Jodi has a 12-year-old female dachshund named Phoebe who lived in the house until a few years ago. The family changed her into an outside dog when she began hiding under beds for hours at a time.
They found the behavior frustrating, but tolerable. When they got a cat, the behavior worsened.
Now, if she can sneak in the house, she will hide behind the couch or under a bed, sometimes for 24 hours or more.
When she is hiding, she will not eat, drink or eliminate for the duration of her time there. She barks excessively and becomes very aggressive if they go near her food or try to pick her up. They love her to death and want her to be able to come back into the house.
This story is heartbreaking to me.
Everyone loves a puppy, but there is something so very special about those gray-faced seniors.
They don't have the same exercise requirements they had as youngsters and games of fetch to tire them out are a thing of the past.
They are comfortable in the established routines they have followed for years, and their days revolve around eating on time and a little patch of sunlight to nap in. Being close to the one they love and curled up in front of the TV set, it's as good as it gets.
While Jodi did not tell me what Phoebe's personality was like as a young dog, I have to wonder if she may have always been unsocial and fearful and it worsened with age, illness or a traumatic experience. Even if that is true, when her behavior changed so radically, it should have set off warning bells.
Hiding is not a normal behavior, nor is the refusal to eat or drink. Aggression over food or being picked up may well be behavior issues, but can't be dealt with as such until possible physical causes are ruled out.
The first place to look for help should be the dog's veterinarian. There are many things that could be causing this behavior. A complete body panel will let the vet know if Phoebe's organs are functioning properly.
Dachshunds are prone to disk problems in their backs, which could make it painful for her to be picked up. Dogs in pain can't tell you where it hurts and will sometimes just "shut down."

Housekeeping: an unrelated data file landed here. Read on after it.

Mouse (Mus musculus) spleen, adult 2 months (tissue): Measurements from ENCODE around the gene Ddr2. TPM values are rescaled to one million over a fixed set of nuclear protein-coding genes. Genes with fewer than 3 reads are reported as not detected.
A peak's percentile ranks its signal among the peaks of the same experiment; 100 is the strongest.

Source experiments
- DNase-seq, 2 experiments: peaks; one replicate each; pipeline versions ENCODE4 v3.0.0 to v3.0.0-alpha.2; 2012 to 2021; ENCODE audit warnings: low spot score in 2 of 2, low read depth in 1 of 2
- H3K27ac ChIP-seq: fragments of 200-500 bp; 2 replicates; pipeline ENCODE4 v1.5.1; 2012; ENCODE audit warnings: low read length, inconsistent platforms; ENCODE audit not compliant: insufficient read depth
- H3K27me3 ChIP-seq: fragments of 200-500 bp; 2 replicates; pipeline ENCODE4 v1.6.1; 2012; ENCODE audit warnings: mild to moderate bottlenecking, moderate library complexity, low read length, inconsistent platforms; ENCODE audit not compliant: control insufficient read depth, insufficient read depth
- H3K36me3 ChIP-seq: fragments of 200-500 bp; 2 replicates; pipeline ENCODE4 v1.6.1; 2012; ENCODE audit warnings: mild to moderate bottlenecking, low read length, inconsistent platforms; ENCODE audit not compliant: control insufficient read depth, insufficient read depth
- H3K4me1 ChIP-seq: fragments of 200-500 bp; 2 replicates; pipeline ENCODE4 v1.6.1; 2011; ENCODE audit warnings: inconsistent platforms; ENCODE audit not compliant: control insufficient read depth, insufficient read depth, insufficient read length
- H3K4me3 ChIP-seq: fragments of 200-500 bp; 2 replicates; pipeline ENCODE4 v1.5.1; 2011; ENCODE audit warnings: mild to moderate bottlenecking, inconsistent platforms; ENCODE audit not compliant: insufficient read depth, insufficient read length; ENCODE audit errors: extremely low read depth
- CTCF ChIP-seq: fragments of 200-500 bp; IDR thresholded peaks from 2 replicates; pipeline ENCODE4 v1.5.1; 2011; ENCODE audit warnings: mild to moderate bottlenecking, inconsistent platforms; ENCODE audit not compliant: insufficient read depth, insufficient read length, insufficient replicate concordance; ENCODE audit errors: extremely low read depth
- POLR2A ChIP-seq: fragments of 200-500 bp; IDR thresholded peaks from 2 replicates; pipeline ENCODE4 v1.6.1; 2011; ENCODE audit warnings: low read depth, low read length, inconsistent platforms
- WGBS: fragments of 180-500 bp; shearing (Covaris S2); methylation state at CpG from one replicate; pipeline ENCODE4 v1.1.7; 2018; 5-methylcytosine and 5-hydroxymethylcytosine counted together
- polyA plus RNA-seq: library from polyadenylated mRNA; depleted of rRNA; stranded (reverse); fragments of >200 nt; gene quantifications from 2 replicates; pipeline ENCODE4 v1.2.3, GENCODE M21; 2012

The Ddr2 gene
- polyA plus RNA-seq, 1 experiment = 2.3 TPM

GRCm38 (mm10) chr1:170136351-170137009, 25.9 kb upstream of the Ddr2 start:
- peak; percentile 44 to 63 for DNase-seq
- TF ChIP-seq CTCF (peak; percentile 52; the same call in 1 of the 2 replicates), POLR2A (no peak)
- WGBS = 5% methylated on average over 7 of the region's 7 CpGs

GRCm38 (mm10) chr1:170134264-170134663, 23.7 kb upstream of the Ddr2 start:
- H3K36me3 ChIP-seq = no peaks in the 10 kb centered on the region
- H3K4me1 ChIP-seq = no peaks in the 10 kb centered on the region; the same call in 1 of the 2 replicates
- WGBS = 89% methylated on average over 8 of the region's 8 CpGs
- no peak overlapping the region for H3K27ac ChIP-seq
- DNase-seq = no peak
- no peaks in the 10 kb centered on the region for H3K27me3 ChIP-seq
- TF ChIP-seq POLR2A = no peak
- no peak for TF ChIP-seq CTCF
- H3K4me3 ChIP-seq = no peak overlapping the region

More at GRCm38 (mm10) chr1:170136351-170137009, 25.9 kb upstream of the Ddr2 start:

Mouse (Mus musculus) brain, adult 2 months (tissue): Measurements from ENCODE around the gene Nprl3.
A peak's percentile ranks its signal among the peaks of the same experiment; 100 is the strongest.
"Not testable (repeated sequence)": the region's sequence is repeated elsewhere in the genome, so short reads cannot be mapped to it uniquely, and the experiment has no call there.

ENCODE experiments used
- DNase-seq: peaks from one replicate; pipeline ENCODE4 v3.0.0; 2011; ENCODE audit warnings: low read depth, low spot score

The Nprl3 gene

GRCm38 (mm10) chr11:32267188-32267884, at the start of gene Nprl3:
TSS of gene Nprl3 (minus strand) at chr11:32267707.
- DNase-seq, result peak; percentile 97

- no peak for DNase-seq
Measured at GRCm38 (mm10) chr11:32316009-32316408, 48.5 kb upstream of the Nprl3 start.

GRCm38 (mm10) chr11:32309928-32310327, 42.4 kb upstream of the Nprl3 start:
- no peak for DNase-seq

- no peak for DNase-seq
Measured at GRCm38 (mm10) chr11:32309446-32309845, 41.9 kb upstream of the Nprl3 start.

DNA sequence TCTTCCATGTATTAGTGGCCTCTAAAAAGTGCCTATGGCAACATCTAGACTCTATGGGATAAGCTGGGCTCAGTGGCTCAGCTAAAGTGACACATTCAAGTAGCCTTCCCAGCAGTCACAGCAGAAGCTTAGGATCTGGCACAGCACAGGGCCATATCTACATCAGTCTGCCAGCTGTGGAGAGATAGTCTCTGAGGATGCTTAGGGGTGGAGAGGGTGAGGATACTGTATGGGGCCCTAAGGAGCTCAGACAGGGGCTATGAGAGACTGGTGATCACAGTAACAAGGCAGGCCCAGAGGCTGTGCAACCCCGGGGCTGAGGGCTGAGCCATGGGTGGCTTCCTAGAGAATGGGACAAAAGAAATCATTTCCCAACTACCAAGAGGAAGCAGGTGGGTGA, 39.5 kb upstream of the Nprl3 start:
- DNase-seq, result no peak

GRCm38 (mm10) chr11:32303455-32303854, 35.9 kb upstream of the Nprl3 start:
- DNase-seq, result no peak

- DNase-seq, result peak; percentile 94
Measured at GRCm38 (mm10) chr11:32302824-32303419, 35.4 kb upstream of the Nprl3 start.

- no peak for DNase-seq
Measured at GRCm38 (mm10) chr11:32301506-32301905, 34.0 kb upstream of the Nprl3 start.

Decayed teeth or gum disease can make it painful to eat. An ear infection is agonizing and can bring on aggression.
Not drinking water for extended periods of time is very dangerous as it can cause dehydration or a toxic infection. She could even be having seizures and is hiding because she becomes fearful and disorientated.
Hiding can be a fear-based behavior and dogs that are noise phobic may seek out a safe, dark place like a closet to escape.
If this is an anxiety problem the doctor may suggest medication combined with behavior modification techniques. Anxiety jackets, which have been used with success by many trainers, can be used to wrap dogs that suffer extreme fear from thunderstorms and other phobia. They work on the same principal as swaddling an infant in a blanket does to make it feel secure.
Taking a dog that has been a part of the family for most of its life and isolating it has to be causing this dog extreme stress and psychological damage. If not pain-related, her aggression when being picked up might be in anticipation of being put outside. Escalation of her behavior after the cat came is more than likely coincidental unless the cat is stalking her.
Dogs are pack animals.
The addition of the cat might have needed a period for adjustment, but Phoebe's being "kicked out" of the pack, has caused her to become desperate and focused on one objective. To get back in and stay there.
While forcing her to live outside may have "solved" the immediate problem of her hiding under the furniture, it did nothing to stop her compulsive need to do so.
I lost my beloved Flash to hemangiosarcoma last September just short of his 12th birthday. He was my "perfect puppy" from the moment he came off the plane at 8 weeks of age to his last stoic breath in my arms.
He rode shotgun when I made the move to Bakersfield 10 years ago.
He was there with me for every part of my "new" life for over a decade (twice as long as I was married!). Over the last few years as he got grayer and started to slow down, I was forced to face the reality that we wouldn't always be together.
I made a resolution that I might not have him forever, but I would treat every day together like it was our last. When I had to let him go I was devastated and continue to feel the loss, but I'm happy knowing that I made the most of his golden years.
Sherry Davis is a dog trainer/owner of CSI 4 K9s. E-mail her at doglady@ bakersfield.com. These are her opinions and not necessarily those of The Californian.